Wild salmon gets its robust pink color from a diet rich in red-hued krill. Farmed salmon are fed on fish meal, chicken byproducts, soybeans, wheat and a long list of other monochrome food. The result is a fish that's the same plain gray as tilapia or cod. To make up for this color deficit, salmon farmers feed their fish doses of the carotenoid pigments canthaxanthin and astaxanthin.With the help of the SalmoFan's color swatches, the farmers can decide when their product is blush enough for market. Consumers prefer a deeper shade, with 66% choosing color No. 33.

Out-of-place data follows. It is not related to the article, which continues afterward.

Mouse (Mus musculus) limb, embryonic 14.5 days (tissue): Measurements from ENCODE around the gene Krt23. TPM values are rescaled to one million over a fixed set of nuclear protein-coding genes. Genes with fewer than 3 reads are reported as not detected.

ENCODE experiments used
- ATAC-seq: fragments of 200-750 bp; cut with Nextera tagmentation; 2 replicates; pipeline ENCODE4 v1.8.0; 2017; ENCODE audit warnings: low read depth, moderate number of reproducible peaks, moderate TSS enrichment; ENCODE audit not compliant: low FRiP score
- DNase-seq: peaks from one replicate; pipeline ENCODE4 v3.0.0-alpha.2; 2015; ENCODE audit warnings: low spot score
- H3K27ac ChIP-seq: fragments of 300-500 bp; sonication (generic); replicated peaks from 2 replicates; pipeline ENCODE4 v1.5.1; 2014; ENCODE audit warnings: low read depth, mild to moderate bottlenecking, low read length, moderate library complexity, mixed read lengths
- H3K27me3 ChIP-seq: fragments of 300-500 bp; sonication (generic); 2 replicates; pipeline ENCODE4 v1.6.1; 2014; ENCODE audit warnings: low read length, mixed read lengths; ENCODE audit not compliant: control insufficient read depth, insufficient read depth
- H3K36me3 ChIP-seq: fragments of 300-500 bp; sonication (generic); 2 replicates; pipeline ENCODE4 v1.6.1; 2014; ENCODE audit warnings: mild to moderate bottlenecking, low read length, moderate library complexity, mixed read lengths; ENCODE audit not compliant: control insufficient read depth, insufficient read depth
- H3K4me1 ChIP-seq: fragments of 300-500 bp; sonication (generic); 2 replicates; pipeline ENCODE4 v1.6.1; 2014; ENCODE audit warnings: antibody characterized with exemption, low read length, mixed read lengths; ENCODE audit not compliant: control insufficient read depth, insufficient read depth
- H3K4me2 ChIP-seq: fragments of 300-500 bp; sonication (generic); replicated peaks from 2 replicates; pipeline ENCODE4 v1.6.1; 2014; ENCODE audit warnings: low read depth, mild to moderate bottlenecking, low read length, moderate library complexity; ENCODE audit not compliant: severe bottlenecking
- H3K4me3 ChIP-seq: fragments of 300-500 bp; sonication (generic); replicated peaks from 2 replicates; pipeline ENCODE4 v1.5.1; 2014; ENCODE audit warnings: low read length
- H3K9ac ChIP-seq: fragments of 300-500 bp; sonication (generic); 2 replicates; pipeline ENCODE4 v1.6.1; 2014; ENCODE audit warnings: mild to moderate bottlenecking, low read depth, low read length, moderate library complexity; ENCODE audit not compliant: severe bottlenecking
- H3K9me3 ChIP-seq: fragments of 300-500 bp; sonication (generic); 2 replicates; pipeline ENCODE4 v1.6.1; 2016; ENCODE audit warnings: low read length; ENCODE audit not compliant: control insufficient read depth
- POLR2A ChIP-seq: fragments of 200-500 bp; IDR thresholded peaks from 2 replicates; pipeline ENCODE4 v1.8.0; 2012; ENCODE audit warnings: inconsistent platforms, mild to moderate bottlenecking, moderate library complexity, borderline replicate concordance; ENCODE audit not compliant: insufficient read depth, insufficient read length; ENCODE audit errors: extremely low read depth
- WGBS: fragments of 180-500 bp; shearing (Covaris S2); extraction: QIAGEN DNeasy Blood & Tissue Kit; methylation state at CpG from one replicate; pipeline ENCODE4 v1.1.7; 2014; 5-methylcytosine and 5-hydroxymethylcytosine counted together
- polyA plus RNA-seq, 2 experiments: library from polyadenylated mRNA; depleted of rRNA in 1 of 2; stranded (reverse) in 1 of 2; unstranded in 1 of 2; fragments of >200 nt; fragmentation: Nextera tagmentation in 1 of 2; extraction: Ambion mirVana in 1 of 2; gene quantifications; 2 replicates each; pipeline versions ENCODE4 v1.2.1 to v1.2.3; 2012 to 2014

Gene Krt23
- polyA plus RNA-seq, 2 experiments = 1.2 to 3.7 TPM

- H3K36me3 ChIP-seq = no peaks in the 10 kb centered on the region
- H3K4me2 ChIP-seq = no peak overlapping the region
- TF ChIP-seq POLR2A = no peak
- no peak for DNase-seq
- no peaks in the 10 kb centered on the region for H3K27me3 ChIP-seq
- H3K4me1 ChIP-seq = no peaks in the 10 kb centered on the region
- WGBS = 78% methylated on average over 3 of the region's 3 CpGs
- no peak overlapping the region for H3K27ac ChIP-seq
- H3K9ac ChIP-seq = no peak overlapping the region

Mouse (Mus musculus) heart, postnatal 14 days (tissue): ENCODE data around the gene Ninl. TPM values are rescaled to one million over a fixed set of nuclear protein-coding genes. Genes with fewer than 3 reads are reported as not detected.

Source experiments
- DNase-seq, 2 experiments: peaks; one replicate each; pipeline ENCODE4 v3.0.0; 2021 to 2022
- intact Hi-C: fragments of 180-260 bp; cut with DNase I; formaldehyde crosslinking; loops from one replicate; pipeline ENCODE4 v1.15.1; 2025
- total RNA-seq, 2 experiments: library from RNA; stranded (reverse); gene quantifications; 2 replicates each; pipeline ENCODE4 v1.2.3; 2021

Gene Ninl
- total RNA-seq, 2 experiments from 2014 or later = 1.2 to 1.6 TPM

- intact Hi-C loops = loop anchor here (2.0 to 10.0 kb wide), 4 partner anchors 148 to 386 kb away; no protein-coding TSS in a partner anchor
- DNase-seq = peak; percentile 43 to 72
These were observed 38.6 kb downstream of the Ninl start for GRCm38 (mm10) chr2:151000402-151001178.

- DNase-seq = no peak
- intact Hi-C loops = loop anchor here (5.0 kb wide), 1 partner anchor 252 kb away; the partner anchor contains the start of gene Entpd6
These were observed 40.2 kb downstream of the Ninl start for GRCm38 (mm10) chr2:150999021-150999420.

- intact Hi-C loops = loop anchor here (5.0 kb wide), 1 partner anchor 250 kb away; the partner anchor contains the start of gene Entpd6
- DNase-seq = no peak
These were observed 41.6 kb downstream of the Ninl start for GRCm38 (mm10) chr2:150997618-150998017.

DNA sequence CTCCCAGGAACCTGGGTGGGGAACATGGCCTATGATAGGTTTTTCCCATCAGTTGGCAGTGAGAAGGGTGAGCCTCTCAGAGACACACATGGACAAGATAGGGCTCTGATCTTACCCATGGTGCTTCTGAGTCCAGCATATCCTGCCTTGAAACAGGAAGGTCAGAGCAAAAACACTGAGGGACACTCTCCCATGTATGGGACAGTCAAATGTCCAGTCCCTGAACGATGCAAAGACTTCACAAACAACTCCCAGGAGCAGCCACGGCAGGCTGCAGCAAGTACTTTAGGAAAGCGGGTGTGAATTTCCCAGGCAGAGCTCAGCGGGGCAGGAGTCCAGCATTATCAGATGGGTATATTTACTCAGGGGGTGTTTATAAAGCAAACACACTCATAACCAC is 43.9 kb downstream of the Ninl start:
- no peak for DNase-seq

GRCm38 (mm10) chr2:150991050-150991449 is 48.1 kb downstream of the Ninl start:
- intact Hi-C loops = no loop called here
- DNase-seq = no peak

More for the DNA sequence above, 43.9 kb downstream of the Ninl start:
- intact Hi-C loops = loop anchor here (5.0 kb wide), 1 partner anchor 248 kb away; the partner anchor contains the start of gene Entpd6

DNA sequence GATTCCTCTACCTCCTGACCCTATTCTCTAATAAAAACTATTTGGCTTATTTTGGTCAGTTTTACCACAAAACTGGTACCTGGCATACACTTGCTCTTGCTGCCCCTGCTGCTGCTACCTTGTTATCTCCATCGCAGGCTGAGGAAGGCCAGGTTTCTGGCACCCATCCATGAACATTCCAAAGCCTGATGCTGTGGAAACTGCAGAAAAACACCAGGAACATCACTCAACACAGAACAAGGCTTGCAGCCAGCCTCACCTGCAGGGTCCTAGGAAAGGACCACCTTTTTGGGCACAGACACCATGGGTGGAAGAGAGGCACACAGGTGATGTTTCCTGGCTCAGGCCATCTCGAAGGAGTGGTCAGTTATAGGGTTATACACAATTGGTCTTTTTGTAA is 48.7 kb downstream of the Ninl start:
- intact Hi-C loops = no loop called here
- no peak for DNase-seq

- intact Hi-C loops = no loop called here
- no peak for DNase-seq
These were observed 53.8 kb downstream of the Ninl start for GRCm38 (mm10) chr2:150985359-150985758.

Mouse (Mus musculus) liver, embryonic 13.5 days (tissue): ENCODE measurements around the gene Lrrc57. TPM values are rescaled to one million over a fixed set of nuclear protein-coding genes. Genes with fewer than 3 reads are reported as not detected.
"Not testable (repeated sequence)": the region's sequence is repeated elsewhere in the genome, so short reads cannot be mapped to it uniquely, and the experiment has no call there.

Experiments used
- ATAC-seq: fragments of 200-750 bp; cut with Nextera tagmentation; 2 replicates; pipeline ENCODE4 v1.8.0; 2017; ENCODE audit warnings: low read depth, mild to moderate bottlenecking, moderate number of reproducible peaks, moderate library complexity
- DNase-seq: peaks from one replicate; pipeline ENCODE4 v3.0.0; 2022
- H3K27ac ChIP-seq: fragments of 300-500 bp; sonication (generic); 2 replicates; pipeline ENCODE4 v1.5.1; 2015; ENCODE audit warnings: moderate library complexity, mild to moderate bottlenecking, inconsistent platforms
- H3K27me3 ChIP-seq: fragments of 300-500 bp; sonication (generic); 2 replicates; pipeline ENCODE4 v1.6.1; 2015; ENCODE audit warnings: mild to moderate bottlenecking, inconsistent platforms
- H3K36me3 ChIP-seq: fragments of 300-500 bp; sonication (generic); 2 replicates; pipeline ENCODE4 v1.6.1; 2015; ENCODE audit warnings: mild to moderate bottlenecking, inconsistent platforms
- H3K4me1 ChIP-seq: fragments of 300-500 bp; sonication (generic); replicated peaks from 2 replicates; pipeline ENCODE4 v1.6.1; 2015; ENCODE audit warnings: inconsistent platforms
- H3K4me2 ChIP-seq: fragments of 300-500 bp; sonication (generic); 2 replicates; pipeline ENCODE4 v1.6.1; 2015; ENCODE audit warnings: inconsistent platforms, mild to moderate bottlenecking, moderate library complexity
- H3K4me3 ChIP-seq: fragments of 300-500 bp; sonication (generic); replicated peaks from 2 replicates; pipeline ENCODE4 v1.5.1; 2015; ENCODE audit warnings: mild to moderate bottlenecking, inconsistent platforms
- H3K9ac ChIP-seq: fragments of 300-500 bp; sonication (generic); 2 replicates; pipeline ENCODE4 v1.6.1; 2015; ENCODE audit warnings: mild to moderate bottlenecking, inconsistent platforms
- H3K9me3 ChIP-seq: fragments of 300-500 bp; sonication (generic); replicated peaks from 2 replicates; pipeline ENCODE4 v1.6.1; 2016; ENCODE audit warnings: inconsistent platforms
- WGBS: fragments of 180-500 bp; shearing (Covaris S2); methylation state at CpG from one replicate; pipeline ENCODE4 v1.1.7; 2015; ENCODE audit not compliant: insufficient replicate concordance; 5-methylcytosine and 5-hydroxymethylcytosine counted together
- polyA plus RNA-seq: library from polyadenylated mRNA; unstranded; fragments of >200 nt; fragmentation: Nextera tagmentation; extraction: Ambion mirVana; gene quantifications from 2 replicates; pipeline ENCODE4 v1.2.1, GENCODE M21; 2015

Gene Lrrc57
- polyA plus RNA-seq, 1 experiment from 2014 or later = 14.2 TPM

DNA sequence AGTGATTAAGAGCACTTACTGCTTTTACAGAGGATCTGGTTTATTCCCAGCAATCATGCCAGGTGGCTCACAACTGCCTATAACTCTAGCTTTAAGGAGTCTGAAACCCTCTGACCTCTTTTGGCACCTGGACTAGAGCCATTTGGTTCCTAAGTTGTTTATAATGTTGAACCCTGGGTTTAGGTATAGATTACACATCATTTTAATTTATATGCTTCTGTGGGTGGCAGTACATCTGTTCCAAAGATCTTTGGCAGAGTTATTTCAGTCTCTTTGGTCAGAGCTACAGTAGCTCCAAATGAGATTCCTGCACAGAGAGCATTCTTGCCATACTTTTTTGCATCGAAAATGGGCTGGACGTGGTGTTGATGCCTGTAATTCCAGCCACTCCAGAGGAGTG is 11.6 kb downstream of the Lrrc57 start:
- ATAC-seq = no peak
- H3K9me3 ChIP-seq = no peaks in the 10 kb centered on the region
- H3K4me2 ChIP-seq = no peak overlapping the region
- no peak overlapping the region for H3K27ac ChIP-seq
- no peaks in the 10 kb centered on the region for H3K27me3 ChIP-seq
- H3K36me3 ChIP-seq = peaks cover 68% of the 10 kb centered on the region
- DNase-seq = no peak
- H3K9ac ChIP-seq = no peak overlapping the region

As with "orange" cheddar, these pigments do not affect taste, nor are they particularly "unnatural". They are the same chemicals found in krill, shrimp, cyanobacteria and, yes, wild salmon. Instead, the coloration persuades (or tricks) customers into thinking that their chain store's coho is fresher, healthier and wilder than it really is.